Respondents to the PreparedU Project research study identified four top initiatives that, along with a commitment to lifelong learning, can help millennials prepare for workplace success. In this second installment of our seven-week Careers of the Future series, Professor Lucy Kimball describes the advantages of blending practical and theoretical learning in preparing for careers in “Big Data.”
Millennial students can better prepare for future careers when they are exposed to both the theoretical and applied approaches for mastering a discipline. In the case of mathematical sciences, it makes a world of difference when the subject is studied at a business school like Bentley University.
Why? Because millennial math majors with a solid grounding in both business fundamentals and mathematical theory are likely to be hired first; they’ll also probably enjoy a faster career trajectory than those whose educational experience has been rooted in either business or mathematical theory alone.
This is a key differentiation and distinction at the undergraduate level, where the applied approach is fairly unusual. More specifically, the market is increasingly demanding a combination of quantitative skills and a knowledge of business fundamentals, which is precisely what we offer our students at Bentley.
If other universities and colleges adopt our approach, they are likely to experience the same program popularity and growth that Bentley has with its actuarial science program. More importantly, their students will be ready to take full advantage of a field with future growth potential that few others can offer.
In the past, students who focused on actuarial science were primarily headed to insurance companies after graduation. And, once they were on the job, they analyzed data and used historical patterns to help determine insurance rates and set reserves.
But now that has changed and expanded. A wide range of industries — from financial services to consulting to consumer products and services — want students who can jump right into predictive modeling jobs and have the skills to move into future management positions.
This employer demand is exploding, because every company and every industry wants to understand all the data that they are generating and gathering.
As a result, a new wave of graduate-level study — including Bentley’s Master of Science degree in Business Analytics, which starts in September 2014 — is taking hold on a host of campuses. In Bentley’s case, we’ve been training analytics professionals at the graduate level since the early 1990’s, so this is an extension of our program.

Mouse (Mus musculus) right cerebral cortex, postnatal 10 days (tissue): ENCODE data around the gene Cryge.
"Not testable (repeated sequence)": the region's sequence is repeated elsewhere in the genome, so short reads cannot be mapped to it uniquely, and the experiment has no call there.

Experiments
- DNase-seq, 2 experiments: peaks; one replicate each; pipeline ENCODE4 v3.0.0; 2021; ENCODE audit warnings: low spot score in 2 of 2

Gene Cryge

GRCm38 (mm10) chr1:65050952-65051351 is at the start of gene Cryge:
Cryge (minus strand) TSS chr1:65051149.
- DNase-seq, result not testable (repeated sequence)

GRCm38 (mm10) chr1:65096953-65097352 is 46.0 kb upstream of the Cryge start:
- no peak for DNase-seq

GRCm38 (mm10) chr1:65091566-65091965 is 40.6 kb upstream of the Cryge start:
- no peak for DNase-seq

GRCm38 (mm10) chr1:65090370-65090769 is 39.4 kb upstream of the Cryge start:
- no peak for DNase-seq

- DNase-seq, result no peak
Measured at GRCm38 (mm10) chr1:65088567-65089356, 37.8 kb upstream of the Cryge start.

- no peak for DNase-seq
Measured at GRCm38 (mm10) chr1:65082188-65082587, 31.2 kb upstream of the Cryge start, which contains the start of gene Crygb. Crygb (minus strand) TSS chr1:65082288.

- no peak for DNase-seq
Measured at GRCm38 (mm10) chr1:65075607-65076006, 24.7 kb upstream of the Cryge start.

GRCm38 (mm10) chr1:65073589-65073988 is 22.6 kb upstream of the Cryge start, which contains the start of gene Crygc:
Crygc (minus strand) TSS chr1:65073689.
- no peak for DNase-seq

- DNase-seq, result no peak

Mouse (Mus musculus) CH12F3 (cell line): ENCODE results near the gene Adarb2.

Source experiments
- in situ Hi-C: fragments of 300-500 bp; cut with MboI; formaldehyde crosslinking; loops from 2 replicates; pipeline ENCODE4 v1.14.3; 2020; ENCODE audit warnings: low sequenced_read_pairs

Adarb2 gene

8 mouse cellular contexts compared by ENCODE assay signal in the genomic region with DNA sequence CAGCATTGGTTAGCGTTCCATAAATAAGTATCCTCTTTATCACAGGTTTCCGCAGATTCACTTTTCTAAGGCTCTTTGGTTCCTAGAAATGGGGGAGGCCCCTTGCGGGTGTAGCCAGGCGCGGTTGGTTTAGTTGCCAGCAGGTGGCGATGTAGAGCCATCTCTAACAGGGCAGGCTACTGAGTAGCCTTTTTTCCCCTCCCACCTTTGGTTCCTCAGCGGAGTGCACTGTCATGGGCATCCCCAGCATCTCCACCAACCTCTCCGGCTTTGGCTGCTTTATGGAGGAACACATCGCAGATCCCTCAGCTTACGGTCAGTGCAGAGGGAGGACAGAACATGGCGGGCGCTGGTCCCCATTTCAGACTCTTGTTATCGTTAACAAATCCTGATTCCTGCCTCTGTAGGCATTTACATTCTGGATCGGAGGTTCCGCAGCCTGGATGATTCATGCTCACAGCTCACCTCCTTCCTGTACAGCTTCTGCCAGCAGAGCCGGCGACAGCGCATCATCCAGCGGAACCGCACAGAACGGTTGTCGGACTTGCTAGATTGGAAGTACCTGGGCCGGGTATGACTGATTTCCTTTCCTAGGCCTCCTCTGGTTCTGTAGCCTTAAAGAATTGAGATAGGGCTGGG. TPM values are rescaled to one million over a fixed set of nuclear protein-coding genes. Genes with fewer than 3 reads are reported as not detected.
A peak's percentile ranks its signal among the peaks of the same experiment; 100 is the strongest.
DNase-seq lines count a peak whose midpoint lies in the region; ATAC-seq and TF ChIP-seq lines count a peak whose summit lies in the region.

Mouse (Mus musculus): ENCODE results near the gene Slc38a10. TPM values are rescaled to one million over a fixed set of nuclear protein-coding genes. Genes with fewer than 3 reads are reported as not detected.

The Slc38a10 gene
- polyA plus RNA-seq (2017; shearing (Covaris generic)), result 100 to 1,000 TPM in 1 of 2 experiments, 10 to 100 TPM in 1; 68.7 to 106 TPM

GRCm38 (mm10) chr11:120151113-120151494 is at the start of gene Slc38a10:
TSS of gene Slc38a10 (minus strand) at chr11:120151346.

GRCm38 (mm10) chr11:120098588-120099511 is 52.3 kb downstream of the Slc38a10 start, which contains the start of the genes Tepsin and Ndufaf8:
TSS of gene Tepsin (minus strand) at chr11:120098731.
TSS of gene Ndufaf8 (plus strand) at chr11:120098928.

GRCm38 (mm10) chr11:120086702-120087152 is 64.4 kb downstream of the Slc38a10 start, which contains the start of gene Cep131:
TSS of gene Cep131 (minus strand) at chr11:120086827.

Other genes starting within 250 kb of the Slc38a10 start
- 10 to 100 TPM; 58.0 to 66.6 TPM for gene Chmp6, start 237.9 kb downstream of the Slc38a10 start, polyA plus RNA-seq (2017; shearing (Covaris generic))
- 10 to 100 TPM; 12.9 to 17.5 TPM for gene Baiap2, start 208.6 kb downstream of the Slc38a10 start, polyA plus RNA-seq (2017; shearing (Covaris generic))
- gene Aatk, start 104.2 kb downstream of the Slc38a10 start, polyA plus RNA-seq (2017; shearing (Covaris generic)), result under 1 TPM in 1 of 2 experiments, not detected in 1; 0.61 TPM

Our expanded higher-level program is being driven by the proliferation of Big Data today. It’s about understanding and explaining masses of data in order to make better business decisions. It’s also about understanding the capabilities of sophisticated software packages in this area, as well as the underlying mathematical assumptions and techniques. While this approach makes our program unique in its scope, many other schools are also now scrambling to help fill the demonstrated employer need for business data and analytics experts.
Another important aspect of preparing millennials for careers is the need to draw upon the expertise of corporate partners.
Liberty Mutual, Epsilon and Vistaprint are good examples, joining us in the classroom to help explain real-world applications of techniques the students have mastered in math classes.
We’re also getting critical input from corporate partners so that both students and faculty can keep up with the variety of software packages that are currently being used to analyze data.
This is vitally important. Preparing millennials for future careers means making sure that they are facile with a wide range of software packages. The ability to step in and handle whatever software is being used at the corporate level really helps when students graduate and look for jobs. And it actually opens up doors and opportunities for them once they are inside companies.
Data is going to define so many different careers in the future, including many that don’t even exist today. And the millennials who can mobilize a comprehensive understanding of mathematical principles — practical and applied — to define real questions, gather the necessary data, subject it to rigorous review and develop responsive strategies will find enormous professional opportunity in the coming years.
Lucia Kimball is Professor of Mathematical Sciences and Chair of the Mathematical Sciences Department
Careers of the Future Series
Read other installments in our seven-week Careers of the Future Series:
Our 21st Century Mission: Preparing Students for Careers of the Future
Human-Centered Design Is Putting Innovative Insights Into Action
Sustainability, the Merging of Science and Business
Economics Has Many Career Options, from Rock Singer to President of the United States
Accounting Helps Students Get Beyond the Numbers
Will You Be Able to Recognize the Next Big Thing?